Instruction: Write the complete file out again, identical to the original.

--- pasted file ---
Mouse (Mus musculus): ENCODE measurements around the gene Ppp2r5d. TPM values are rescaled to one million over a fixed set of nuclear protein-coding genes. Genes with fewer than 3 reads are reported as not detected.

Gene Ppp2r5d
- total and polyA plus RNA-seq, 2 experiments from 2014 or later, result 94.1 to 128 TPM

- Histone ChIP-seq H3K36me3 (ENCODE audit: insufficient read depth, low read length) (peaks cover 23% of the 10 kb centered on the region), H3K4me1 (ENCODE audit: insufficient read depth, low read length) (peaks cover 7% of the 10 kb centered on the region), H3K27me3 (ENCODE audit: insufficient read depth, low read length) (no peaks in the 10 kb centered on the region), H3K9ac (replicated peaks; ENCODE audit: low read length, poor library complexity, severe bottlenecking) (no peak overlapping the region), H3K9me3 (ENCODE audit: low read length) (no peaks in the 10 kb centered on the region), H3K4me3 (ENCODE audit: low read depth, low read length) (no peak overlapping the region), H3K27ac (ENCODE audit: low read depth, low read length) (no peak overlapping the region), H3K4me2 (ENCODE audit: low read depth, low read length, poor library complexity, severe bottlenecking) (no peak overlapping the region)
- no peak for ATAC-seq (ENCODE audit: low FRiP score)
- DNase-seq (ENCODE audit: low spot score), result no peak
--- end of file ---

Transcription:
Mouse (Mus musculus): ENCODE measurements around the gene Ppp2r5d. TPM values are rescaled to one million over a fixed set of nuclear protein-coding genes. Genes with fewer than 3 reads are reported as not detected.

Gene Ppp2r5d
- total and polyA plus RNA-seq, 2 experiments from 2014 or later, result 94.1 to 128 TPM

- Histone ChIP-seq H3K36me3 (ENCODE audit: insufficient read depth, low read length) (peaks cover 23% of the 10 kb centered on the region), H3K4me1 (ENCODE audit: insufficient read depth, low read length) (peaks cover 7% of the 10 kb centered on the region), H3K27me3 (ENCODE audit: insufficient read depth, low read length) (no peaks in the 10 kb centered on the region), H3K9ac (replicated peaks; ENCODE audit: low read length, poor library complexity, severe bottlenecking) (no peak overlapping the region), H3K9me3 (ENCODE audit: low read length) (no peaks in the 10 kb centered on the region), H3K4me3 (ENCODE audit: low read depth, low read length) (no peak overlapping the region), H3K27ac (ENCODE audit: low read depth, low read length) (no peak overlapping the region), H3K4me2 (ENCODE audit: low read depth, low read length, poor library complexity, severe bottlenecking) (no peak overlapping the region)
- no peak for ATAC-seq (ENCODE audit: low FRiP score)
- DNase-seq (ENCODE audit: low spot score), result no peak